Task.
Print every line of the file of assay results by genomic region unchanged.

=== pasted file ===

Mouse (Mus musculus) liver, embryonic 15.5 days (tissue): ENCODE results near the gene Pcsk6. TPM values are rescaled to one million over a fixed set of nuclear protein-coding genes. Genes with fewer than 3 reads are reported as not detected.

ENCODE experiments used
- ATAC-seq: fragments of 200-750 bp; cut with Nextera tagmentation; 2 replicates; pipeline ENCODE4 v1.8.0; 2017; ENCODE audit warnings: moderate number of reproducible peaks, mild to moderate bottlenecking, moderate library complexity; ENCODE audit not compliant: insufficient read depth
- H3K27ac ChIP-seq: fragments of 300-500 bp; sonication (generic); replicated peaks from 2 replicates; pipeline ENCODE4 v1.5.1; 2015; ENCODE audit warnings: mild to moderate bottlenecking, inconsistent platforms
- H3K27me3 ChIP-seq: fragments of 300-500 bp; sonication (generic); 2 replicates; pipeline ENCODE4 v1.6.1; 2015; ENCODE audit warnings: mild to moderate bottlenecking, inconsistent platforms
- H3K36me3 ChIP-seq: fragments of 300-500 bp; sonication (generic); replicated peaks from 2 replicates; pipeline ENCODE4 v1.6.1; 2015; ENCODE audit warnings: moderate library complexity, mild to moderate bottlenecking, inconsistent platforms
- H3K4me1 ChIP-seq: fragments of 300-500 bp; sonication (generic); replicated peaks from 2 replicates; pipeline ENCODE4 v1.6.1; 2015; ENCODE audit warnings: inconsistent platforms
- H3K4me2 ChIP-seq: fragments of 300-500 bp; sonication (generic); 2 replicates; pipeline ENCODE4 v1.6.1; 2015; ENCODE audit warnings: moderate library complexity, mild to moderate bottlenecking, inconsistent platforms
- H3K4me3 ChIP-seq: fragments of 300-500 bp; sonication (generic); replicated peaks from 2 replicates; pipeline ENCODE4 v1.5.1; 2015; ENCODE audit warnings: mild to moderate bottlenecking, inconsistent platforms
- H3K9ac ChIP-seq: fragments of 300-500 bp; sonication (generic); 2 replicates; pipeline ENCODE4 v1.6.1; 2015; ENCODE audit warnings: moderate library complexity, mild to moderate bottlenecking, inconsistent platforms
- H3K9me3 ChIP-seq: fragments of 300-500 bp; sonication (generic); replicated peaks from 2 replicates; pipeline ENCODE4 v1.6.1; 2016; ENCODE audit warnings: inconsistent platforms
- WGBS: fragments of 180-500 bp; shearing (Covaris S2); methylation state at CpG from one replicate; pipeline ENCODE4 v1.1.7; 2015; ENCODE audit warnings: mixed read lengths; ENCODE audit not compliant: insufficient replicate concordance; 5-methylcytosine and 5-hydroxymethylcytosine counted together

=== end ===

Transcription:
Mouse (Mus musculus) liver, embryonic 15.5 days (tissue): ENCODE results near the gene Pcsk6. TPM values are rescaled to one million over a fixed set of nuclear protein-coding genes. Genes with fewer than 3 reads are reported as not detected.

ENCODE experiments used
- ATAC-seq: fragments of 200-750 bp; cut with Nextera tagmentation; 2 replicates; pipeline ENCODE4 v1.8.0; 2017; ENCODE audit warnings: moderate number of reproducible peaks, mild to moderate bottlenecking, moderate library complexity; ENCODE audit not compliant: insufficient read depth
- H3K27ac ChIP-seq: fragments of 300-500 bp; sonication (generic); replicated peaks from 2 replicates; pipeline ENCODE4 v1.5.1; 2015; ENCODE audit warnings: mild to moderate bottlenecking, inconsistent platforms
- H3K27me3 ChIP-seq: fragments of 300-500 bp; sonication (generic); 2 replicates; pipeline ENCODE4 v1.6.1; 2015; ENCODE audit warnings: mild to moderate bottlenecking, inconsistent platforms
- H3K36me3 ChIP-seq: fragments of 300-500 bp; sonication (generic); replicated peaks from 2 replicates; pipeline ENCODE4 v1.6.1; 2015; ENCODE audit warnings: moderate library complexity, mild to moderate bottlenecking, inconsistent platforms
- H3K4me1 ChIP-seq: fragments of 300-500 bp; sonication (generic); replicated peaks from 2 replicates; pipeline ENCODE4 v1.6.1; 2015; ENCODE audit warnings: inconsistent platforms
- H3K4me2 ChIP-seq: fragments of 300-500 bp; sonication (generic); 2 replicates; pipeline ENCODE4 v1.6.1; 2015; ENCODE audit warnings: moderate library complexity, mild to moderate bottlenecking, inconsistent platforms
- H3K4me3 ChIP-seq: fragments of 300-500 bp; sonication (generic); replicated peaks from 2 replicates; pipeline ENCODE4 v1.5.1; 2015; ENCODE audit warnings: mild to moderate bottlenecking, inconsistent platforms
- H3K9ac ChIP-seq: fragments of 300-500 bp; sonication (generic); 2 replicates; pipeline ENCODE4 v1.6.1; 2015; ENCODE audit warnings: moderate library complexity, mild to moderate bottlenecking, inconsistent platforms
- H3K9me3 ChIP-seq: fragments of 300-500 bp; sonication (generic); replicated peaks from 2 replicates; pipeline ENCODE4 v1.6.1; 2016; ENCODE audit warnings: inconsistent platforms
- WGBS: fragments of 180-500 bp; shearing (Covaris S2); methylation state at CpG from one replicate; pipeline ENCODE4 v1.1.7; 2015; ENCODE audit warnings: mixed read lengths; ENCODE audit not compliant: insufficient replicate concordance; 5-methylcytosine and 5-hydroxymethylcytosine counted together